Hiking Lost Nations Hunting Grounds

March 9, 2021

The Riddle of Strider


All that is gold does not glitter,

Not all those who wander are lost;

The old that is strong does not wither,

Deep roots are not reached by the frost.

From the ashes a fire shall be woken,

A light from the shadow shall spring;

Renewed shall be blade that was broken,

The crownless again shall be king.

Ramblings of an artist and nature enthusiast

When I was young, and not full of very many fears, I had always romanticized the thought of backpacking in the mountains. It was more than a silly school girl's dream though. I really wanted to do this. Unfortunately, I fell victim to all of the neigh-sayers out there who's common purpose was to strip me of my own confidence and personal power. How many of you have heard this:

  1. The woods are a dangerous place for women to be.
  2. Aren't you afraid of bears and cougars?
  3. Make sure you take a map and a compass. GPS and cell phones don't always work out there. What would you do if you got lost?
  4. Anyone who goes out hiking in the winter is nuts! Its too cold out there and the gear is expensive. You will probably get frost bite.
  5. How can you afford all that stuff?
  6. You have diabetes and scleroderma. You won't survive out there. Its too much strain on your body. I'll just stand by and wait for you to call so I can come rescue you.
  7. Backpacking is for people who are in shape. You are not. You had better rethink this.

Taking back my personal power

So this year has been an incredible journey of growth already, and I have decided to take back my physical health, take back my mental health, and reclaim my personal power. I have decided to teach my children everything I know so they do not have to be fearful of the wild and unknowing.

When it comes to the outdoors, that's just what it is. You do not know what you may need till you need it. You might not have what you think you need, so you need to adapt, improvise, and overcome. I am learning to be less passive out in the woods, and more active.

In the past, I have relied on men who know more than I do about navigation, because the struggle is real and I suck at navigation. There are boogie monsters out in the woods, and lions and tigers and bears! Oh My! And what if I starve? I will need a cooler, cast iron, a bundle of wood and kindling, a mattress because I'm totally princess and the pea, and a 6 person tent with a screened in eating area...because mosquitoes. All of this comes from my KOA camping experiences as a kid. It comes from generations of male oppression. It comes from being taught from a very young age that women don't belong in the woods because its not feminine and its a scary place to be.

I'm not scared any more.

So what changed?

Fact of the matter is that I am not getting any younger. I am however more in control of my health than I have been in the last 20 years. It feels like I've been granted a window of opportunity, and if I don't take it, I may be looking back on my life, in my old age, with regrets. No one wants regrets. I do not want to look back on my life and think that I never took a leap of bravery (and possibly stupidity) and did something badass.

More changed than just that realization though. I met people that know more than I do. I feel empowered to research. I learned what I don't know, I didn't know. I started putting together gear and learning how to use it one step at a time.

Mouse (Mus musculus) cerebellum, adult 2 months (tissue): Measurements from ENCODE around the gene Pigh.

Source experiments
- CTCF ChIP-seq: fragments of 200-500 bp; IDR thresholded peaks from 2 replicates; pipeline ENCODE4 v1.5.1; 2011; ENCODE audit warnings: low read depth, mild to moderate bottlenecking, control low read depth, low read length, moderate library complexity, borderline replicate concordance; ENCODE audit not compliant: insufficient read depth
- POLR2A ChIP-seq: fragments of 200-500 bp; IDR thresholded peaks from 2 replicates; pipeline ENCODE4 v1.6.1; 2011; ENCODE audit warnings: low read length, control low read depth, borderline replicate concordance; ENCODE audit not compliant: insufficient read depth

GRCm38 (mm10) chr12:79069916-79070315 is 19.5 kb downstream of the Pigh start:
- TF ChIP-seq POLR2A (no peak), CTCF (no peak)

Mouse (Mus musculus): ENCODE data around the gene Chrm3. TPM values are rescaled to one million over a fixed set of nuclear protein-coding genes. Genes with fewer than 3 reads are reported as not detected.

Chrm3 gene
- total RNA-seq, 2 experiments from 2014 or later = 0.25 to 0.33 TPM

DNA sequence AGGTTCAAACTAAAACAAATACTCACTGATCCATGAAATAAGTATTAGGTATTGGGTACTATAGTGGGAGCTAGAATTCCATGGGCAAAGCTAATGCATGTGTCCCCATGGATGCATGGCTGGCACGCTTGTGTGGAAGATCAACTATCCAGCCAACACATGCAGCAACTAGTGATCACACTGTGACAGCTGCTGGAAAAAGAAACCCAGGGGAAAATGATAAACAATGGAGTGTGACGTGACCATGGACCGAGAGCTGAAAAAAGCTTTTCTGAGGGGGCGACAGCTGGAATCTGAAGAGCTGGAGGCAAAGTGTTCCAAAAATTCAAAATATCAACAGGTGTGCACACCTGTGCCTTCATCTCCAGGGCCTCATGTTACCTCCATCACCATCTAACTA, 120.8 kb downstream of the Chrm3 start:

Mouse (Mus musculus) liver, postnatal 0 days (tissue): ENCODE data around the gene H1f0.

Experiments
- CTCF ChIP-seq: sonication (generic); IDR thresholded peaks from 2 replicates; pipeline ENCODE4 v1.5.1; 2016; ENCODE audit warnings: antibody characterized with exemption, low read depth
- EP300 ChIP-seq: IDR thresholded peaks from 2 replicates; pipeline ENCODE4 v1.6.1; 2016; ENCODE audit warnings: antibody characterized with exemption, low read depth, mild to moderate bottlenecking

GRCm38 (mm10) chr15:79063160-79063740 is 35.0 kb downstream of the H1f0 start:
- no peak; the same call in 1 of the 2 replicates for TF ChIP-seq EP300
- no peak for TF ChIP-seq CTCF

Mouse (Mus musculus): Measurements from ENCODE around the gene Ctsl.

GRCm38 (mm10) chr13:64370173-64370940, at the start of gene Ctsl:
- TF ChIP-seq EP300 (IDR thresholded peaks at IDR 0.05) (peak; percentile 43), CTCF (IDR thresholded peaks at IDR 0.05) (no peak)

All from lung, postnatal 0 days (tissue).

I contacted my doctor and asked her how she would recommend I start preparing my body for a day trip, and then a weekend trip, all leading up to a 7-10 day trip. Then I contracted a wellness coach to prepare not only my body, but my mind for the challenges ahead of me on the trails.

What I didn't realize is that I have been doing day trips for pretty much my whole life, but taking a very passive roll in my woodland adventures. I was afraid to travel solo because I did not know what to do if I got lost, mostly because I didn't not know how to navigate. I did not know how to start a fire unless it was in a BBQ grill using lighter fluid. Lastly, I did not know how to protect my body from the elements if I lost my way and night time came around.

Now that I know what I didn't know I didn't know...

I started small and purchased a farro rod. I was a little bit surprised to find out it doesn't start the fire per say. You create a coal with the sparks, and then you add kindling to start a small fire and then build on that.

Fatwood. It is the coolest freaking thing ever! Fatwood happens when pine sap collects at the crook of dead branches. To harvest it, grab your hatchet and thunk it a few times with the back side. You can use it as a fire starter, or use a larger piece as a candle for a longer burn. In the spring, pine sap runs like crazy out of our trees, and I have been collecting the little amber pieces that have mixed with dried pine needles at the base of the trees. It makes a fantastic fire starter if you are using a bic lighter.

Now I know 2 ways to start a fire, and probably a half dozen more ways to set it up to keep warm depending on what kind and how much fuel (wood) can be found. I know how to set a fire for warmth and for cooking.

I can use a hatchet to cut down a small tree, and a knife and hatchet to whittle it down to a spoon. I can panass a fish (once I learn how to fish). Its a process.

My pack is 15 lbs (minus food and clothing) and I have been walking and hiking with it. There is sooooo much more that I have learned and accumulated, but so little space in this post to put it! I guess you will just have to wait for an update.

If you have had an awesome or harrowing backpacking experience, and you would like to share, email me at heather@dovetreephotography.com. I would love to hear your story, and learn from it! Just check the box in my contact page stating you want to tell your story.